The directing debut of Helen Hunt gets a passing grade, barely -- the story she's telling is as old as the hills, but Then She Found Me is still executed with style. Sometimes charming, occasionally funny, it never draws attention to itself as the work of a director with training wheels on. The film follows the journey of April Epner (Helen Hunt) a 39 year-old woman who is inexplicably marrying a man named Ben (Matthew Broderick) who is so inconsiderate and self-absorbed that no woman could find him to be primo marriage material. Just as they begin to realize their mistake, April gets the shock of a lifetime: her birth mother shows up and informs her that her real father was Steve McQueen. I kind of liked that premise and hoped the movie would go with it, but it turns out to be just a gag. April's mother, played well by Bette Midler, has a couple of screws loose. More to the point, she has a couple of screws loose when it's convenient, and provides sage and sound advice at other times.
Colin Firth co-stars as April's love interest, an emotionally volatile man with a kid who happens to be in the same school where April teaches, which leads to the kind of scene where the teacher is red-faced by having the kid notice that she is having a 'sleep over' with the father. Firth's character, Frank, tries hard to start up a relationship with April and aggressively pushes her onto his kids, but naturally he isn't very understanding of the fact that she's still seeing her almost-husband on the side, here and there. Usually, a romantic comedy of this type would set up the love triangle but make it more or less clear from the start who is going to win out and who isn't, so Then She Found Me deserves some credit for going a more complicated route and portraying all of these characters as seriously flawed. Frank, for instance, is prone to yelling and storming around in an absolute rage, which is never a good sign. Ben is worse, having nothing whatsoever going on in his life.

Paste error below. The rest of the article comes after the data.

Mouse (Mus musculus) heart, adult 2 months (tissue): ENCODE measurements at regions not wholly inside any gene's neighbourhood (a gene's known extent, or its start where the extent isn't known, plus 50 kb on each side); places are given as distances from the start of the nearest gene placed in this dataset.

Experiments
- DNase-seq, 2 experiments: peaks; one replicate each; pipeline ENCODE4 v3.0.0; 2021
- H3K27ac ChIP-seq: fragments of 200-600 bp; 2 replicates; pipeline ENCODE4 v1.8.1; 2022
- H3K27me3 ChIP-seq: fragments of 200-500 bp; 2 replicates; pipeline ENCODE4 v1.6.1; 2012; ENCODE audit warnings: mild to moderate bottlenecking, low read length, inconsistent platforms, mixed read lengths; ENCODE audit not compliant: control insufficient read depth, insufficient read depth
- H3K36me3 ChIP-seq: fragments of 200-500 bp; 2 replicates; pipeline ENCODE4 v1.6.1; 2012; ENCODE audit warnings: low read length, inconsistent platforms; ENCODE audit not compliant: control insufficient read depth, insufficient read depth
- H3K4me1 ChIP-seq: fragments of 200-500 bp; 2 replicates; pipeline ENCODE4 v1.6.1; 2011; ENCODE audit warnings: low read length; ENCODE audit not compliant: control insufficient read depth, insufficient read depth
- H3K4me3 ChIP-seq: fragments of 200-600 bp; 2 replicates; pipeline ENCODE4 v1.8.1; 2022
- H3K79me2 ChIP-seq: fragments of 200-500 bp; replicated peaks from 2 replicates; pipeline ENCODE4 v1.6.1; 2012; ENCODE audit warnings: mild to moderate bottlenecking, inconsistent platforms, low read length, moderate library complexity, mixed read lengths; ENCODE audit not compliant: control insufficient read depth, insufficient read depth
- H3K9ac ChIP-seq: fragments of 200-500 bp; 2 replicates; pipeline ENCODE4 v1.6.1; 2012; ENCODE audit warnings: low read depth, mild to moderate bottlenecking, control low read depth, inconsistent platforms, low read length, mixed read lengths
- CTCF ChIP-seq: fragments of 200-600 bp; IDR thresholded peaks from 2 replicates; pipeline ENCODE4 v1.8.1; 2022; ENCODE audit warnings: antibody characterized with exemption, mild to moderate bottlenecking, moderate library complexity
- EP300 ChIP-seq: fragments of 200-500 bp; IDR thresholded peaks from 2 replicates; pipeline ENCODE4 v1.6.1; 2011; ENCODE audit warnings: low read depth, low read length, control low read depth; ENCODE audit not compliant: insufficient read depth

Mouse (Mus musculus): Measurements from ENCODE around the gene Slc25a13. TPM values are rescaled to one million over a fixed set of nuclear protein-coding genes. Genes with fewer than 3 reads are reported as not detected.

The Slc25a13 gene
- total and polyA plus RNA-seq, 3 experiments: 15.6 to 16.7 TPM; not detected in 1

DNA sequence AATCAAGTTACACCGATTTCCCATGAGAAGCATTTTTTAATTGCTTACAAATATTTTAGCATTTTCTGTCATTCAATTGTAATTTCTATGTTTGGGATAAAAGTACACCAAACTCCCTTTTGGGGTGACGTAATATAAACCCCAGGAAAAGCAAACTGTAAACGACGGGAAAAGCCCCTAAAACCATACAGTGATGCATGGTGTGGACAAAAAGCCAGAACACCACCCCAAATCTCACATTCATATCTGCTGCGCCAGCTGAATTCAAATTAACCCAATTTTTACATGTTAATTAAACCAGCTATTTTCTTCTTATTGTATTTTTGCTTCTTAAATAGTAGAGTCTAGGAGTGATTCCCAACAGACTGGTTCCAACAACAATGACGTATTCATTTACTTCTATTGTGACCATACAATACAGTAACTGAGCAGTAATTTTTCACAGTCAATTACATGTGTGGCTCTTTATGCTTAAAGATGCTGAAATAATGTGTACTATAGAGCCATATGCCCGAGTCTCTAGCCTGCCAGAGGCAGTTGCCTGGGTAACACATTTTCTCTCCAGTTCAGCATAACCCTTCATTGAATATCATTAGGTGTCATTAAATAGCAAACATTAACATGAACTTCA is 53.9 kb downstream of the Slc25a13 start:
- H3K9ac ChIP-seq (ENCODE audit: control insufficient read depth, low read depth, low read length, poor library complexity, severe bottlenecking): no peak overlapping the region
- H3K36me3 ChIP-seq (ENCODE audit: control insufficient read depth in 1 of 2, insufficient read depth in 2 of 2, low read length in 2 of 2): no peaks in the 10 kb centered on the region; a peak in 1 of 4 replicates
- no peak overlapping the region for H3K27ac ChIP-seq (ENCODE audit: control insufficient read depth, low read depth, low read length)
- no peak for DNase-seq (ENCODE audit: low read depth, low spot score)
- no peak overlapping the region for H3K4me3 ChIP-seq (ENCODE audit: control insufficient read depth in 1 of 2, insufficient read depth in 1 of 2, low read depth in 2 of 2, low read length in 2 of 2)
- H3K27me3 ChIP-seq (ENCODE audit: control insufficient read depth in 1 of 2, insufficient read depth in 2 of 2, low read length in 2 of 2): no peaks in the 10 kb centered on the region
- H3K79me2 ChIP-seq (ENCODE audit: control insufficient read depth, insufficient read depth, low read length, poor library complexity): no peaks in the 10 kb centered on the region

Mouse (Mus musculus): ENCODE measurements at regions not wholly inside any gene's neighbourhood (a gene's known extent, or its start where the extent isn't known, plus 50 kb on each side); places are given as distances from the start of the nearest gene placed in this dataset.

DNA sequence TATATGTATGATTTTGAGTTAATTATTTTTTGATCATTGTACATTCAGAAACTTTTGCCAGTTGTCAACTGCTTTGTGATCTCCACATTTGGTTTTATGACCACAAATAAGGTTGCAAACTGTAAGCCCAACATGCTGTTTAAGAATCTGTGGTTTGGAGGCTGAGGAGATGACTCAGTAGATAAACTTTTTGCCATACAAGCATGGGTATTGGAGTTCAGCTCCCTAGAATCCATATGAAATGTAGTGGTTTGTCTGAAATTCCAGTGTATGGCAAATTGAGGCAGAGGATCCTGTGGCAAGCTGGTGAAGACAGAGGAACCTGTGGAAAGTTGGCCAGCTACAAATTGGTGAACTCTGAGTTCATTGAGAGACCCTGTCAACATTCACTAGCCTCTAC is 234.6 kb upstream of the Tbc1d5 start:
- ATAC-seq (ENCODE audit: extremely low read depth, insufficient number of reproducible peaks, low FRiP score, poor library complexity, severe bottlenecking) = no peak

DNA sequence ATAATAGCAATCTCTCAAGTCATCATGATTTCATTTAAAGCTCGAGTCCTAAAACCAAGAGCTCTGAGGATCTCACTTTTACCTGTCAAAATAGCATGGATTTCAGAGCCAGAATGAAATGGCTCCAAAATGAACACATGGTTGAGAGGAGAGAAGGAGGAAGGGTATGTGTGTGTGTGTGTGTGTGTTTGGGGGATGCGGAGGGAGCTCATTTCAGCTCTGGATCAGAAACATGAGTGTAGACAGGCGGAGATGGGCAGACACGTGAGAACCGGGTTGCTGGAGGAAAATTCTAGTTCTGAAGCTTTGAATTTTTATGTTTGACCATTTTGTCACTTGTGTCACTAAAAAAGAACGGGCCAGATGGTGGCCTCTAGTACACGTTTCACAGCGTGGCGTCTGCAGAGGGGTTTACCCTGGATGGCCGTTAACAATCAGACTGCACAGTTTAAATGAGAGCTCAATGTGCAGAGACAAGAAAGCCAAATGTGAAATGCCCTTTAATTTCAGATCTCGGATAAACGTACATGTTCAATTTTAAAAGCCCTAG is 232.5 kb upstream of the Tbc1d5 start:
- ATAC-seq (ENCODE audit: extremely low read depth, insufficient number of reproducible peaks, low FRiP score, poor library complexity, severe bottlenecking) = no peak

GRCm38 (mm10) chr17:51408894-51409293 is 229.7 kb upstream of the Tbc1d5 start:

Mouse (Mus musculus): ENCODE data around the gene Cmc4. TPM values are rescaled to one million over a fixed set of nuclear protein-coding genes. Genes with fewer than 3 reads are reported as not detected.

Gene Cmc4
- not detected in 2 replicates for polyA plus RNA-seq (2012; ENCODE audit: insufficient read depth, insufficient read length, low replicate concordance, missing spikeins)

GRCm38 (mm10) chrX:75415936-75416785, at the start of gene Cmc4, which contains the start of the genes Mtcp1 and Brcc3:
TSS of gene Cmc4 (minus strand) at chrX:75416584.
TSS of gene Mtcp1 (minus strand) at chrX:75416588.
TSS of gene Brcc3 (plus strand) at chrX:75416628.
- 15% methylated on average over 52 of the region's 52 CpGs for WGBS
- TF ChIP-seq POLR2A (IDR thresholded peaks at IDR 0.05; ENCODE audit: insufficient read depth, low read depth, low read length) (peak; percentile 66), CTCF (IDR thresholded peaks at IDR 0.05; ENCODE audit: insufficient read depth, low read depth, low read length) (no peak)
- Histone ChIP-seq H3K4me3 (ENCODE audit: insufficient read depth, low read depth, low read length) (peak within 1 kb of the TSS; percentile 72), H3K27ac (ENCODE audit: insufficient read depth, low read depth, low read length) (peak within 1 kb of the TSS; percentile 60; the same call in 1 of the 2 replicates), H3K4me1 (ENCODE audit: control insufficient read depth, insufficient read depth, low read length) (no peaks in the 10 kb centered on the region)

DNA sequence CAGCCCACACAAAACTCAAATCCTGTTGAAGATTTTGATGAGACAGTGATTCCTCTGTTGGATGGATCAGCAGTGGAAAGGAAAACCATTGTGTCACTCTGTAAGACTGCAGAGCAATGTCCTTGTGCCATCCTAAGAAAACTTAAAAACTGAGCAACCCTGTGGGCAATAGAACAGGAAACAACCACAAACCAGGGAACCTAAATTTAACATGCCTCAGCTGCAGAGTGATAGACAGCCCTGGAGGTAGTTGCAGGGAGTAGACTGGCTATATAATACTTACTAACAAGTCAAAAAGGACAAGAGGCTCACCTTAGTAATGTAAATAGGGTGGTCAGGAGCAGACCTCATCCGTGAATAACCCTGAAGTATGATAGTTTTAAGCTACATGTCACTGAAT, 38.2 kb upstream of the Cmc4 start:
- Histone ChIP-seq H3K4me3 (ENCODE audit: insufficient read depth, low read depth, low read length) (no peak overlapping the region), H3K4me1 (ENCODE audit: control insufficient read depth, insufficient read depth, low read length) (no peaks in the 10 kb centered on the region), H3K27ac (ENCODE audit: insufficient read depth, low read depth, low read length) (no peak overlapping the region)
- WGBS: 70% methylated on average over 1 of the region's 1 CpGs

Perhaps the biggest running theme of Then She Found Me is adoption, but the film skirts around any actual debate on the merits and demerits of the practice. Something about the fact that April herself was adopted has created in her a great antipathy to the idea of adopting in general, but most of the film's conversations play out like this: 'Why don't you just adopt?' I'm not adopting a baby from China
Whether or not you enjoy Then She Found Me will simply depend on whether you're in the market for an acceptable romantic dramedy at the moment, and whether you're a Helen Hunt fan. There's nothing really more earth-shattering than that going on, although Hunt has shown enough proficiency with her first film that I'd certainly be open to seeing more stuff by her in the future. She certainly knows how to handle the basics of moviemaking and how to put an intriguing cast together -- apart from scoring Bette Midler and Colin Firth and Matthew Broderick, she also got Salman Rushdie to appear in this thing, if you can believe that. Rushdie plays a doctor who performs sonograms on April a couple of times throughout the film. There were no press notes available for this picture, so there wasn't an opportunity to get an explanation for why Rushdie makes this rare apperance. Maybe he's a big fan of Mad About You, and owns the entire series on DVD and watches it on rainy afternoons. Who knows?
There will be a public TIFF screening of Then She Found Me on Saturday, September 15th at 11:45am.